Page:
The second Washington, DC rally in the last couple of years came off without a hitch and definitely gave both the recreational and commercial fisher people an update on where our organizations have progressed.
The United We Fish rally was a joint effort by commercial and recreational organizations intent on heightening our efforts and brings fishery reforms to fruition. It worked!
Some of the biggest names in both the House and Senate began to speak about ten minutes after noon, taking time from their valuable schedules to inform their constituents the progression of fishing related bills in both the House and Senate. Carrying the themes of reauthorizing Magnuson to the ridding NOAA of management personnel, it seemed they were well informed on the issues, our proposals, and their total disgust with current fishery management. All the work the fishing community has done finally has paid off. No, we’re not done yet but we’ve certainly made up a lot of ground and in a short period of time. Two years in Washington time is like a month to us.
There are currently three bills sitting in the House and Senate waiting to go to committee. It is my opinion that we are so close but just need a nudge. There is House Resolution HR3061, which we call the Pallone bill. Next we have Senate Bill S.632, which we refer to the Schumer bill. Finally, we have Senate Bill 1916, which is Bill Nelson’s bill.
There seems to be support for Nelson, which is also supported by the Sportsman Caucus, a group of Congressional people both elected and appointed who walk around patting each other on the back.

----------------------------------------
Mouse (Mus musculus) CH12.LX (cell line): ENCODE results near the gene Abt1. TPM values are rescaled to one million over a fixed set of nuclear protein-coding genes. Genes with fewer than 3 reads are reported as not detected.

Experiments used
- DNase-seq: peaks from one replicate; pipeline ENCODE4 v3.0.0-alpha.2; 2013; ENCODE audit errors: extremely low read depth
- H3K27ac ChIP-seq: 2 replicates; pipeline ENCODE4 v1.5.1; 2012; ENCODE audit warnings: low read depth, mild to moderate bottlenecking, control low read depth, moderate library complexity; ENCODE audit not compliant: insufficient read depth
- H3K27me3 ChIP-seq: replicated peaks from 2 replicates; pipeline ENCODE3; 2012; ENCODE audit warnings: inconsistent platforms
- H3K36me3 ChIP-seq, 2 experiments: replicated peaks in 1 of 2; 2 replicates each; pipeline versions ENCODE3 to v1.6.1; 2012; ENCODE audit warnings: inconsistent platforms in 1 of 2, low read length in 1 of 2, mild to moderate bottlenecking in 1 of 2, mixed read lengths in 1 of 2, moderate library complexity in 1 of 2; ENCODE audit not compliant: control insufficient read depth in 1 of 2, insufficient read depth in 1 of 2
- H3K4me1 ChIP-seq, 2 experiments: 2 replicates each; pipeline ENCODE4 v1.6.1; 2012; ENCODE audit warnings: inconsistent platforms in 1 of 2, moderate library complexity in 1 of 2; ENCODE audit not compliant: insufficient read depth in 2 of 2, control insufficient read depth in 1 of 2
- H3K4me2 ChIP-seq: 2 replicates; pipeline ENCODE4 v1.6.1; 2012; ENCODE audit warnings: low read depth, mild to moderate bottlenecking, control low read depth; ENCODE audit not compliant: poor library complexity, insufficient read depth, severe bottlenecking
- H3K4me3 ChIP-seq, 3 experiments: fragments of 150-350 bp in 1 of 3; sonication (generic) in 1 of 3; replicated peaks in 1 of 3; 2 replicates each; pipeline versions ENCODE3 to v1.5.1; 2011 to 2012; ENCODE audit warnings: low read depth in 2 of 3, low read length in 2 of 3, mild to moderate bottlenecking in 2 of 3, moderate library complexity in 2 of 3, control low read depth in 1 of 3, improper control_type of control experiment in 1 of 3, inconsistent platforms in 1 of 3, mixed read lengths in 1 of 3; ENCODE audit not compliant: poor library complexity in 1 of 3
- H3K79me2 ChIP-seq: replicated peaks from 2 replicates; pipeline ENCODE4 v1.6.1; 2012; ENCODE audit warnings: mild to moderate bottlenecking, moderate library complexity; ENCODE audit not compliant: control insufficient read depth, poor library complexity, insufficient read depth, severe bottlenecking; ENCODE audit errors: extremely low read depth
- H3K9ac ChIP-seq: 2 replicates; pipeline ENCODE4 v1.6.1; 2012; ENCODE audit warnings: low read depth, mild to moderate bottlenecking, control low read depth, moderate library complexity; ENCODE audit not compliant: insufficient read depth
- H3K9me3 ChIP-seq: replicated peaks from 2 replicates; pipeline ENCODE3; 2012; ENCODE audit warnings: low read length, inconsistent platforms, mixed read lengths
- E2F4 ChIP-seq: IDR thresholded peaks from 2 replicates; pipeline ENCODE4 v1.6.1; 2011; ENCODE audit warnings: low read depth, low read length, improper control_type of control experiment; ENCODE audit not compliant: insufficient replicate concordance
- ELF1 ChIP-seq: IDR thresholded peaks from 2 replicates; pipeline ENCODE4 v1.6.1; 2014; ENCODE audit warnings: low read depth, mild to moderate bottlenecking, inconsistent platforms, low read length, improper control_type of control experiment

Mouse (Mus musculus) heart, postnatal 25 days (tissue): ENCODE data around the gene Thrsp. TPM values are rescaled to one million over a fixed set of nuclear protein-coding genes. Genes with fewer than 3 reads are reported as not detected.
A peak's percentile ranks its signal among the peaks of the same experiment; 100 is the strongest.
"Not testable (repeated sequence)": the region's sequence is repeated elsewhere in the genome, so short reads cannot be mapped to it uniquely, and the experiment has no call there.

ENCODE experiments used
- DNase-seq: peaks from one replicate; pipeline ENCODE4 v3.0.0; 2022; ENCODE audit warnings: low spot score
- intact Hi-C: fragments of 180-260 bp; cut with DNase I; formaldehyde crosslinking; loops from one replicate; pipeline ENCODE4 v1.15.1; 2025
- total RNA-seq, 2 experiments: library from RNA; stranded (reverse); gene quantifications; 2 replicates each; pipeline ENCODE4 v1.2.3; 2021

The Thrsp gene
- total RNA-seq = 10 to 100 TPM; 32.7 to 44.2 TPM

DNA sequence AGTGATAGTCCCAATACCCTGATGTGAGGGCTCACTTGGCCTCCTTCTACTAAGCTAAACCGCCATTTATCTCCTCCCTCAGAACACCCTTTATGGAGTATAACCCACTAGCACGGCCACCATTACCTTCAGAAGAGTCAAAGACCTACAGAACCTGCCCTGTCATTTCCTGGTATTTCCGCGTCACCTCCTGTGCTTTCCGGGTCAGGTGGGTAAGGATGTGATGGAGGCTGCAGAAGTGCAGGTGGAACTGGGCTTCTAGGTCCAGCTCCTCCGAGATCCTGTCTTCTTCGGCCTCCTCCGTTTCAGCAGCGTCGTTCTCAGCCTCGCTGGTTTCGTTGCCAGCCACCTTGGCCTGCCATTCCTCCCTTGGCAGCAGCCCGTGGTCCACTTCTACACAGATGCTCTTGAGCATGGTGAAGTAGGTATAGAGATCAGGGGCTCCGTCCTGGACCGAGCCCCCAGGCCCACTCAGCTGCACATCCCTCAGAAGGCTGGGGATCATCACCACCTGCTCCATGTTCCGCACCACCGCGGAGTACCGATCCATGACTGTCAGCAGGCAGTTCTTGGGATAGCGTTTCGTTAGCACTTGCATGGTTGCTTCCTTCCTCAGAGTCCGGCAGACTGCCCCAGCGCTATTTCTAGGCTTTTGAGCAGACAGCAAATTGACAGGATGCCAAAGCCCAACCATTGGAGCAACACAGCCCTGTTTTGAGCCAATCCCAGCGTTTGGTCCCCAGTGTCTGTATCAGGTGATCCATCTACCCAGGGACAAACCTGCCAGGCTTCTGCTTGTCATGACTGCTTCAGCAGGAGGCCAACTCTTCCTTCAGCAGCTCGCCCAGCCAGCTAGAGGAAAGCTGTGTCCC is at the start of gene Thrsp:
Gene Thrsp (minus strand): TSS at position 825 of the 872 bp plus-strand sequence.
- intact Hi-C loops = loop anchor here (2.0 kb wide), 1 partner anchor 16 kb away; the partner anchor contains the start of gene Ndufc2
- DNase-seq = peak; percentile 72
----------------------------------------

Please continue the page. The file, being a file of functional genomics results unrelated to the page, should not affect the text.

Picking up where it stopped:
We are in favor of the first two because of one vital element: flexibility.
Sen. Charles Schumer (D-NY), started the afternoon by telling rally attendees that great progress has been made on rebuilding coastal fisheries, but explained that a “one-size-fits-all approach to fisheries management” based on bad science won’t work. “Today I am calling on Congress to begin hearings on Magnuson reform this year and I will be making a major push to see that that happens, not next year, not two years from now but this year,” Sen. Schumer said, adding “We need to have an open and honest debate on the flexibility bill.”
Schumer went on to say that he would be talking to his colleagues on the Commerce Committee about starting a debate on the reauthorization of Magnuson as soon as possible, “so that your voices can be heard, not just outside the Capitol but inside at a hearing table in the Capitol.” The senator from New York even returned to Upper Senate Park a second time, after an important Congressional vote, just to greet a late bus arriving from Montauk after two o’clock.
Other Senate supporters of the flexibility legislation speaking at Wednesday’s rally included Sen. Scott Brown (R-MA), Sen. Kirsten Gillibrand (D-NY), and Sen. Kay Hagan (D-NC). Hagan has also signed on to the Nelson Bill so we really don’t quite understand her position.
Brown was extremely passionate. “It’s out of control. What does it take to get fired at NOAA? When I held a hearing, one of the first hearings in Boston, I asked that important question and I’m still waiting for an answer. We need to have [NOAA administrator Jane Lubchenco fired. I’ve said it before and I’ll say it again,” Sen. Scott Brown said to the delight of the cheering crowd. “This is about people. It’s about eating safe food. It’s providing good jobs. It’s about protecting the environment and we need to work together.”